Effects of river water and salinity on the toxicity of deltamethrin to freshwater shrimp, cladoceran, and fish

Publication Type:
Journal Article
Citation:
Archives of Environmental Contamination and Toxicology, 2008, 55 (4), pp. 610 - 618
Issue Date:
2008-11-01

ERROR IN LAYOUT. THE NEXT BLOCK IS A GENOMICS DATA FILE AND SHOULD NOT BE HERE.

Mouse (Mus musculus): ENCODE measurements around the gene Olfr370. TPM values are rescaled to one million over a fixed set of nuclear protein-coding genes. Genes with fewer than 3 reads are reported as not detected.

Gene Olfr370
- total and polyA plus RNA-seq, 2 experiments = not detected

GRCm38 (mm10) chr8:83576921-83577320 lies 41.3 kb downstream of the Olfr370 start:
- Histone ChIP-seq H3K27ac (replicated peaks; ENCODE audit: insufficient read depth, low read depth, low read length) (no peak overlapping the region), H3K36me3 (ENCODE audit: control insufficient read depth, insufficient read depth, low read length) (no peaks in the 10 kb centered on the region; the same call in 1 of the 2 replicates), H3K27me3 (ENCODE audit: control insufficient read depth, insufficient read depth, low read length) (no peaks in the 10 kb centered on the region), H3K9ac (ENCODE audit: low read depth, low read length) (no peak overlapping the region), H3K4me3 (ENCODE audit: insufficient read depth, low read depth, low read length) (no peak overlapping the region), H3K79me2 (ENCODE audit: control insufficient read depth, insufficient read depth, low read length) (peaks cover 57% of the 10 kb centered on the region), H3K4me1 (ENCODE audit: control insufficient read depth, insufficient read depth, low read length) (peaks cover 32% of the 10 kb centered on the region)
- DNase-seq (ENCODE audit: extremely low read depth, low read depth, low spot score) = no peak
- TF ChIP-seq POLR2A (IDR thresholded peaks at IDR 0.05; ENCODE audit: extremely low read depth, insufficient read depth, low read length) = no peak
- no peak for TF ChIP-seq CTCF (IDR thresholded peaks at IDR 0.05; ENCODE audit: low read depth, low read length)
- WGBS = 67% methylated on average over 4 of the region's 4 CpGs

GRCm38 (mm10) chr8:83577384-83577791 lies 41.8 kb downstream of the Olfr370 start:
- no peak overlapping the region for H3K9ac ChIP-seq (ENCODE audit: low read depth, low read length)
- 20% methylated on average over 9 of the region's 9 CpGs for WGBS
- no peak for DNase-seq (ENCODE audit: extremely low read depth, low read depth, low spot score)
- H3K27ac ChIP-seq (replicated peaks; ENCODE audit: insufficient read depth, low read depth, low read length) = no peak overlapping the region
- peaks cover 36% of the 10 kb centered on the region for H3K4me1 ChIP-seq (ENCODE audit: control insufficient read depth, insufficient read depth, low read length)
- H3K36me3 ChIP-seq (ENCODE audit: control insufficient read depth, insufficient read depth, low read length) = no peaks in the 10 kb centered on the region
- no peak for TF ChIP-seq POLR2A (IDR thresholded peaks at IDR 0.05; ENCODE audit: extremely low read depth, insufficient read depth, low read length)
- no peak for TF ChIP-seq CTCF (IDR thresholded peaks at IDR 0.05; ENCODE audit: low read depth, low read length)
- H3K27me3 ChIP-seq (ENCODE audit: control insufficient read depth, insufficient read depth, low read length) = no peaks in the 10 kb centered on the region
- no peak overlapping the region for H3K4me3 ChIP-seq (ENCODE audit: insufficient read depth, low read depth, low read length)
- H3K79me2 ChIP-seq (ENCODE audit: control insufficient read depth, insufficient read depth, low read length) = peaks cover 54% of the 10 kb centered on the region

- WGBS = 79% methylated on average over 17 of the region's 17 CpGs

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Deltamethrin is a pyrethroid insecticide used extensively to control invertebrate pests on cotton and other crops. It is acutely toxic to nontarget aquatic organisms, but existing toxicity data are mostly from toxicity tests using purified laboratory water that differs greatly from the turbid, high-conductivity rivers in the cotton-growing regions of Australia. The aim of this study was to determine whether the water quality variables conductivity, suspended particles, and dissolved organic matter alter the toxicity of deltamethrin to freshwater crustaceans and a fish. We tested three Australian native species: a cladoceran (Ceriodaphnia cf. dubia), a freshwater shrimp (Paratya australiensis), and larvae of the eastern rainbow fish (Melanotaenia duboulayi). Conductivity of the test solutions ranged from 200 to 750 μS/cm, but such changes did not modify the toxicity of deltamethrin to any of the test species. However, the toxicity of deltamethrin to C. cf. dubia and P. australiensis in river water was significantly decreased (1.8-fold to 6.3-fold reduction) compared to that in laboratory water. Variability in the toxicity data limited our ability to detect differences between laboratory and river water for M. duboulayi. Despite reductions in toxicity in natural waters, deltamethrin remained highly toxic [all L(E)C50values <0.26 μg/L] to all organisms tested; thus, further investigation of the hazard of deltamethrin is warranted. © 2008 Springer Science+Business Media, LLC.
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